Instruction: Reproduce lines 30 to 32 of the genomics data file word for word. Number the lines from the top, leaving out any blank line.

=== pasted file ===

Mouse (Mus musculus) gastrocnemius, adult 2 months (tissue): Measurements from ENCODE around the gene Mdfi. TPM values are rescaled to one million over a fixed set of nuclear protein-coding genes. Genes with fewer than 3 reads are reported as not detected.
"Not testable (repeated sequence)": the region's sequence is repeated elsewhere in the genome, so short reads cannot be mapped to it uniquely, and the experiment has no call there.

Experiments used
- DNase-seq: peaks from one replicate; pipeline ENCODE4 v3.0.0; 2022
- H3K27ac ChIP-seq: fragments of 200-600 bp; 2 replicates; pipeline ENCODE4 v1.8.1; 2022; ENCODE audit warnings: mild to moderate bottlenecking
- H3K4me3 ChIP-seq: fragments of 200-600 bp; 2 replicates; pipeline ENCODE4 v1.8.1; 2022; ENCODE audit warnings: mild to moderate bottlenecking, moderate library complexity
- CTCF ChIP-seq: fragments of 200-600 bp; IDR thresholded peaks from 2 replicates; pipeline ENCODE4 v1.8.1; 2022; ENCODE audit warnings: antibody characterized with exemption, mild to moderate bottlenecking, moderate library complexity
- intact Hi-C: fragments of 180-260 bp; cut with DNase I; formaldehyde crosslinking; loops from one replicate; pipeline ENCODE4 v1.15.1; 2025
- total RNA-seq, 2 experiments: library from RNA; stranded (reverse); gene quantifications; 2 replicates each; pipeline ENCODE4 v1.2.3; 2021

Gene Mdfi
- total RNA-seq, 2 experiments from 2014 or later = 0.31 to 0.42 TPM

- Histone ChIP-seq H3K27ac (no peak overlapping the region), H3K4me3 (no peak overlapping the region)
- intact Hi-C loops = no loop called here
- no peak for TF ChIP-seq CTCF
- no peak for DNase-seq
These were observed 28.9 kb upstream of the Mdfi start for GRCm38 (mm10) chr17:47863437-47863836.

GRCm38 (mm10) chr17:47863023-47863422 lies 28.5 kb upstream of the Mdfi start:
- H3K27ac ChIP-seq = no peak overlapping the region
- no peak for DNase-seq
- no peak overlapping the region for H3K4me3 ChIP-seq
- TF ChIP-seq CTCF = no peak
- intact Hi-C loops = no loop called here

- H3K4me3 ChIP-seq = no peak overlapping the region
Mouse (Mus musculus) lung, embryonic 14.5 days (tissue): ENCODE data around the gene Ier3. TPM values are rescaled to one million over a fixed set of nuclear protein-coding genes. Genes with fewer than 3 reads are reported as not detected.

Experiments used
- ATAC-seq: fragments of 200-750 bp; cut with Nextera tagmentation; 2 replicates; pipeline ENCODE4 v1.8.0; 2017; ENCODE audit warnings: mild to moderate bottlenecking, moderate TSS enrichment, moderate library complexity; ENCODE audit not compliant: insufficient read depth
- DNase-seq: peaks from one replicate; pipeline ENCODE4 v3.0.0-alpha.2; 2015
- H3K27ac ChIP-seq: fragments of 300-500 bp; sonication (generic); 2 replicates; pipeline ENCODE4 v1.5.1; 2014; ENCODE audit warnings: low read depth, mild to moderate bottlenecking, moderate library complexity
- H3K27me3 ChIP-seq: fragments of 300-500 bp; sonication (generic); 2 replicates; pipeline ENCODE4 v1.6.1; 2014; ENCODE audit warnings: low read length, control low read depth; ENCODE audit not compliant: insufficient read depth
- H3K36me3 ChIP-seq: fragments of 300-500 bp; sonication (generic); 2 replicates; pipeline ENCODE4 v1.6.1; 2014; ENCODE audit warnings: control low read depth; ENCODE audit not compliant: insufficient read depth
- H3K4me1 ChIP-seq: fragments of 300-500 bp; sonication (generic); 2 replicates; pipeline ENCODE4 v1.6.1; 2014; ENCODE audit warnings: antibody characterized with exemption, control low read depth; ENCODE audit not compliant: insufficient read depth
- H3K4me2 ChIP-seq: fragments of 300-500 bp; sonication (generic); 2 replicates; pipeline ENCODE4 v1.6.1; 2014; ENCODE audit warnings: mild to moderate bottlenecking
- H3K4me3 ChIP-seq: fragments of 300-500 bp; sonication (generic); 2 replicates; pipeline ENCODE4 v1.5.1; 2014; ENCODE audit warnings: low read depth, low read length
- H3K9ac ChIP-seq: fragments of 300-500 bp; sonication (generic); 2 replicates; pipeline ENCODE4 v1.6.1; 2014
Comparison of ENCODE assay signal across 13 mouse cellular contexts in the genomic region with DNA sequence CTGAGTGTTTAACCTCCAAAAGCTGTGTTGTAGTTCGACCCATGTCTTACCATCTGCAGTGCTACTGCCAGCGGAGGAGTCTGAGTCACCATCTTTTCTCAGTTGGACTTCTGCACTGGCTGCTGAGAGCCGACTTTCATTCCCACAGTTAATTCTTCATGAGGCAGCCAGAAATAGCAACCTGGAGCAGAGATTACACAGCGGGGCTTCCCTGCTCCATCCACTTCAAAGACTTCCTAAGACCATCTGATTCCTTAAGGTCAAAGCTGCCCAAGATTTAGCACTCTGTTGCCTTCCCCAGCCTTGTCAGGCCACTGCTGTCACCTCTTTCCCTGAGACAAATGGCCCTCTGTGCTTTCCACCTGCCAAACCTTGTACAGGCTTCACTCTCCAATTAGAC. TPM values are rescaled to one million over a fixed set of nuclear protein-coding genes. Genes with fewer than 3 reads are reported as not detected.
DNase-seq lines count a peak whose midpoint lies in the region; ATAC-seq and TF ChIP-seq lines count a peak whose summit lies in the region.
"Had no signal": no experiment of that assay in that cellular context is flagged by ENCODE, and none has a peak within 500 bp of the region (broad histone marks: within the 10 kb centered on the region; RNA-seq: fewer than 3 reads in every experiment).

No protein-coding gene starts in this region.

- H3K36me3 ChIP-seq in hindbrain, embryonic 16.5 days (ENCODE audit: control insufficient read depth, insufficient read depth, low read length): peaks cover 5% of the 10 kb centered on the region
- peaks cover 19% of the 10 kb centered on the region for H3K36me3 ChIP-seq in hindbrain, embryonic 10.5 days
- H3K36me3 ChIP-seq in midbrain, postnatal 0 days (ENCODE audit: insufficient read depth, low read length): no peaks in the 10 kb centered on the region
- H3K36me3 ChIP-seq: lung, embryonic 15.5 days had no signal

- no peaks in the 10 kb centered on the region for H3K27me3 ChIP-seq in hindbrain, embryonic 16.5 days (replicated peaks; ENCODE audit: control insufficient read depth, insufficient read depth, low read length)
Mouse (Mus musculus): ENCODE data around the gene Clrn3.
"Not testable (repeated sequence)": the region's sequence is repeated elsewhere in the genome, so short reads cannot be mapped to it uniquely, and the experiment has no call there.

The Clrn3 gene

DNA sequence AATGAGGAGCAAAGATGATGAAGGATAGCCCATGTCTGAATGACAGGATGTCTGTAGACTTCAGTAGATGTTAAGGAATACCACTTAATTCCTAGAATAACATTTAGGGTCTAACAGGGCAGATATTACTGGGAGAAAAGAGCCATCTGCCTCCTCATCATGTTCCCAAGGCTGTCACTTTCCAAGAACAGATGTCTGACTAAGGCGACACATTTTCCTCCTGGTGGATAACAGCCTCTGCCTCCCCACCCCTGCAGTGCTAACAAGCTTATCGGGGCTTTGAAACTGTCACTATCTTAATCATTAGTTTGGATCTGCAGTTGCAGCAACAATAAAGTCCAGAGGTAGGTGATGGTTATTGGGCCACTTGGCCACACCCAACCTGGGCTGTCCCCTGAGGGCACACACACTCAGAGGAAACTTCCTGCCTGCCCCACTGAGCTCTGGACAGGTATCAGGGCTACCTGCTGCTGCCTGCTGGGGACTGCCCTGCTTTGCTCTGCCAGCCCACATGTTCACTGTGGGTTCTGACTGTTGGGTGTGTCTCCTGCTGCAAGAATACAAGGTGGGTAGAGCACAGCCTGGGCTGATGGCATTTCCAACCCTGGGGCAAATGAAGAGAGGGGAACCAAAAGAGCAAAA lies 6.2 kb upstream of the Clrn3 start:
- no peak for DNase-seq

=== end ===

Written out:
- H3K36me3 ChIP-seq: fragments of 300-500 bp; sonication (generic); 2 replicates; pipeline ENCODE4 v1.6.1; 2014; ENCODE audit warnings: control low read depth; ENCODE audit not compliant: insufficient read depth
- H3K4me1 ChIP-seq: fragments of 300-500 bp; sonication (generic); 2 replicates; pipeline ENCODE4 v1.6.1; 2014; ENCODE audit warnings: antibody characterized with exemption, control low read depth; ENCODE audit not compliant: insufficient read depth
- H3K4me2 ChIP-seq: fragments of 300-500 bp; sonication (generic); 2 replicates; pipeline ENCODE4 v1.6.1; 2014; ENCODE audit warnings: mild to moderate bottlenecking